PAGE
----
Cloud (Internal, External, Hybrid)

      Rapid Provisioning

      Metering (Chargeback) Capacity on Demand

      Resource Pooling and Elasticity

Hybrid popularity is growing.

At present less secure tasks are being handled in external clouds - The initial use of Hybrid clouds (a mixture of Public and Private) was traditionally to run tasks that were not classed as data sensitive.  The use of Infrastructure as a Service (IaaS) and Platform as a Service (PaaS) in a Public cloud was very much favored by Test and Development departments to get quick and easy access to resources.

Increasing confidence in security - As security has improved and individuals and businesses confidence in Public clouds increases, the popularity of the Hybrid cloud is growing, providing an extension to business systems as and when required. 

How easy is access to data? - How can we apply effective Capacity Management to a Hybrid cloud?  We can and should have access to data from within an Internal cloud and also know what applications are running on what systems sharing what resources.  Getting the same information from an External cloud provider however is not easy if you can get it at all.

Would we want to and do we care? - Does the cloud provider give guarantees for availability, capacity and performance? 

SLA’s and appropriate penalties if breaches occur - Do you have or need to have any Service Level Agreements in place?  If so, what penalties are in place in terms of a breach or number of breaches?
Hopefully that gives you food for thought.
I'll be looking at another hot topic next time, Big Data - what it is and what the concerns are. We've got some great webinars available to download on these and other capacity management topics, so sign up to access them for free
Jamie Baker
Principal Consultant

Wednesday, 13 April 2016

Linux differences - Top 5 Key Capacity Management Concerns for UNIX/Linux (7 of 12)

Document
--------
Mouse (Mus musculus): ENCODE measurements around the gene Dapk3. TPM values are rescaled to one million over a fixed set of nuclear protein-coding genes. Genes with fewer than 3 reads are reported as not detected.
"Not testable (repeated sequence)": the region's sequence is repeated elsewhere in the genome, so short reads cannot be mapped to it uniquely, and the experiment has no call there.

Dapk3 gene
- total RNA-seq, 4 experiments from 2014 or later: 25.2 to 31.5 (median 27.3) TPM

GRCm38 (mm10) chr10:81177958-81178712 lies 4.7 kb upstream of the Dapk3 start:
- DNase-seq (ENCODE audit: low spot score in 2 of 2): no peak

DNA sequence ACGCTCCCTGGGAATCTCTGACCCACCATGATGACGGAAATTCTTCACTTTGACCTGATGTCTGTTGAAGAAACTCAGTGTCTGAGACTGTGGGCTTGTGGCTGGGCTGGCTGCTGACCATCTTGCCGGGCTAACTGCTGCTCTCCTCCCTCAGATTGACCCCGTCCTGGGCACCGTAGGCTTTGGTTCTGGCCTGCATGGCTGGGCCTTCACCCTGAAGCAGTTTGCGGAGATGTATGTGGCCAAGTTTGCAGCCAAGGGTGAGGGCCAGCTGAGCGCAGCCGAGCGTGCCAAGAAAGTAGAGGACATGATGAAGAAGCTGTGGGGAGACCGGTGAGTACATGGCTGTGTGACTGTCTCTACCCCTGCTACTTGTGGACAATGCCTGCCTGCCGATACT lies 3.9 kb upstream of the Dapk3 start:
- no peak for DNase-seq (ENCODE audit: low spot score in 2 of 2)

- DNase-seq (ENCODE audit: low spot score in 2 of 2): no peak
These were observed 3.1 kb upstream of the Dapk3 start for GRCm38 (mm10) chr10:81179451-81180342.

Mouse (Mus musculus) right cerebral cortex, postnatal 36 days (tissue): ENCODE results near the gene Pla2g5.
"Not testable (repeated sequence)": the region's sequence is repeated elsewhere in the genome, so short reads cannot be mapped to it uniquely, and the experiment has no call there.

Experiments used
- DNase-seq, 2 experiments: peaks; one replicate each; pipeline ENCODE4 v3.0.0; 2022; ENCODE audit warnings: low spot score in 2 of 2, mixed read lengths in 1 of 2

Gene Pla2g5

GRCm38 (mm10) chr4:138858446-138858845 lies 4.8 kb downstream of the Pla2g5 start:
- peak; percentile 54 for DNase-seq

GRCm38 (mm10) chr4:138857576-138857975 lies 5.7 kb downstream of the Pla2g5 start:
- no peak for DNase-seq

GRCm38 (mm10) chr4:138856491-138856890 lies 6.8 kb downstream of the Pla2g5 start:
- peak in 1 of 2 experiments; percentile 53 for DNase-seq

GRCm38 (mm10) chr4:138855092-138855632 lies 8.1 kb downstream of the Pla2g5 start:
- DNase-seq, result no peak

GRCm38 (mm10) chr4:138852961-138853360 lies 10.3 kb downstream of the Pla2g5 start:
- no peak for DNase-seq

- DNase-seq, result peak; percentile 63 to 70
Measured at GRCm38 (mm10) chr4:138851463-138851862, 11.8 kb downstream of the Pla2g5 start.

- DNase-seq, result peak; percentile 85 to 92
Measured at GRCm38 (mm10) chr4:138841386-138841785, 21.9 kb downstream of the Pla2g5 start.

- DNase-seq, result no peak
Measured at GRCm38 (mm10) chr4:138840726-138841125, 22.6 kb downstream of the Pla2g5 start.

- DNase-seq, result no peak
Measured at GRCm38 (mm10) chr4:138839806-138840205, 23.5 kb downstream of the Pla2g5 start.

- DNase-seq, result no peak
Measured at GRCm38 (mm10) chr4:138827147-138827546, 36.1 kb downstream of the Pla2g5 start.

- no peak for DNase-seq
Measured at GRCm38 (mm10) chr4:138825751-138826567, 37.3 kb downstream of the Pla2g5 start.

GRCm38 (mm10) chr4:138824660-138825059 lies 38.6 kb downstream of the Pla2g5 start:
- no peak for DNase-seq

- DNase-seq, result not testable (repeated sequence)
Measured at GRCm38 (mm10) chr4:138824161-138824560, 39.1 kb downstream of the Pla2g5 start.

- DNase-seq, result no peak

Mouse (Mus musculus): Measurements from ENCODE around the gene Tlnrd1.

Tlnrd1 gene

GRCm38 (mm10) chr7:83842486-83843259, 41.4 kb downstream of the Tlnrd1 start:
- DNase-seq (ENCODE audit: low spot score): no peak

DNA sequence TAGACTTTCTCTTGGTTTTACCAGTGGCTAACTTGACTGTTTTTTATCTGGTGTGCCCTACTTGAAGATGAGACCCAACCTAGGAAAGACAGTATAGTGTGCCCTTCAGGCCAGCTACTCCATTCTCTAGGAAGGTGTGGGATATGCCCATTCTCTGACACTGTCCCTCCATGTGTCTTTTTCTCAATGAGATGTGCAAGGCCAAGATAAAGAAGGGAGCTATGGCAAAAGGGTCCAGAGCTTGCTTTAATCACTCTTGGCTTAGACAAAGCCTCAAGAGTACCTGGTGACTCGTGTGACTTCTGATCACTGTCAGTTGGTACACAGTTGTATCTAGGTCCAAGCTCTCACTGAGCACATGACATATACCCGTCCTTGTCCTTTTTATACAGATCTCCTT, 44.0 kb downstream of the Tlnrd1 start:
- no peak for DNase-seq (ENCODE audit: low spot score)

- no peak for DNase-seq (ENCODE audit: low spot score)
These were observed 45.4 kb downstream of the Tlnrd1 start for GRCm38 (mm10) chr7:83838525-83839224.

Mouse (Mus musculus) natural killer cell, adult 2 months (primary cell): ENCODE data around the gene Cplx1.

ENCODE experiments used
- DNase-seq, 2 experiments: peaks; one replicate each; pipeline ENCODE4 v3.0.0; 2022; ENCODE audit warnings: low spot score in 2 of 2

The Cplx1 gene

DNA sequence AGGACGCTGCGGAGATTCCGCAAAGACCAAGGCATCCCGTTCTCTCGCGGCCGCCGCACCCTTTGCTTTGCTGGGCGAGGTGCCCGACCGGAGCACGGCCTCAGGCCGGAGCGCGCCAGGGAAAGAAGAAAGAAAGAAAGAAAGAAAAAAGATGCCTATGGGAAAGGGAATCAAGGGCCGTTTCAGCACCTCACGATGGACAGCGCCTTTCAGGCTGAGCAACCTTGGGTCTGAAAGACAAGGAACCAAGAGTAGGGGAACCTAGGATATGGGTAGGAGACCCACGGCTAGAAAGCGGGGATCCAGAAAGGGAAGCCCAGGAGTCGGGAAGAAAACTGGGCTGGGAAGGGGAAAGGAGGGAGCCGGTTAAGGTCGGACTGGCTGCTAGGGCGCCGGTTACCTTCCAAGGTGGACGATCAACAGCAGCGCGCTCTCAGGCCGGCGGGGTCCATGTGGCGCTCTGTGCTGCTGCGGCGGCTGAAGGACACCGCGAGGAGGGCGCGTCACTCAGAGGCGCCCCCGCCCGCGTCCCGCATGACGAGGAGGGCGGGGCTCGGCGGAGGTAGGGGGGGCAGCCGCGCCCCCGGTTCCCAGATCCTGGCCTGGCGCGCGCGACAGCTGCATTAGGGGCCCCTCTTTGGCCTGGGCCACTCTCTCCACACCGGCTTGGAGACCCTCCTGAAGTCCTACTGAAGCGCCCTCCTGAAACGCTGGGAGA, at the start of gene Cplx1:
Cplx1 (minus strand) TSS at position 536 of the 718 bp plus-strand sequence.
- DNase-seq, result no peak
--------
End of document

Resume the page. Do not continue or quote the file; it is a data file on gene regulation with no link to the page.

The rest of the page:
Following on from the development and introduction of UNIX and also the creation of the GNU General Public License (GNU GPL), in order to spread software freely, many of the programs required in an OS (such as libraries, compilers, text editors, a UNIX shell, and a windowing system) were completed by the early 1990s, but few elements such as device drivers, daemons, and the kernel were incomplete. 

In 1991, Linus Torvalds began to work on MINIX, a Unix-like OS originally developed for academics, whose code was freely available under GNU GPL project. After which the first LINUX kernel was released on 17 September 1991, for the Intel x86 PC systems. This kernel included various system utilities and libraries from the GNU project to create a usable operating system. All underlying source code can be freely modified and used.
Linux is great for small- to medium-sized operations, and today it is also used in large enterprises where UNIX was considered previously as the only option. A few years ago, most big enterprises where networking and multiple user computing is the main concern, didn't consider Linux as an option. But today, with major software vendors porting their applications to Linux, being freely distributed and being installed pretty much on anything from mobile cell phones to supercomputers, the OS has entered the mainstream as a viable option for Web serving and office applications.
Both the main commercial virtualization offerings in VMware’s vSphere and Microsoft’s Hyper-V both support Linux as an operating system and along with Windows is the most popular virtualized operating system within organizations. 
Its popularity has increased to include a user base estimated to be in excess of 25 million because of its application in embedded technologies and because it is free and easily available.
I'll be covering Cloud Concerns next time as to understand our Capacity and Performance concerns around cloud, we need to fully understand what the cloud is and its relation to UNIX/Linux systems.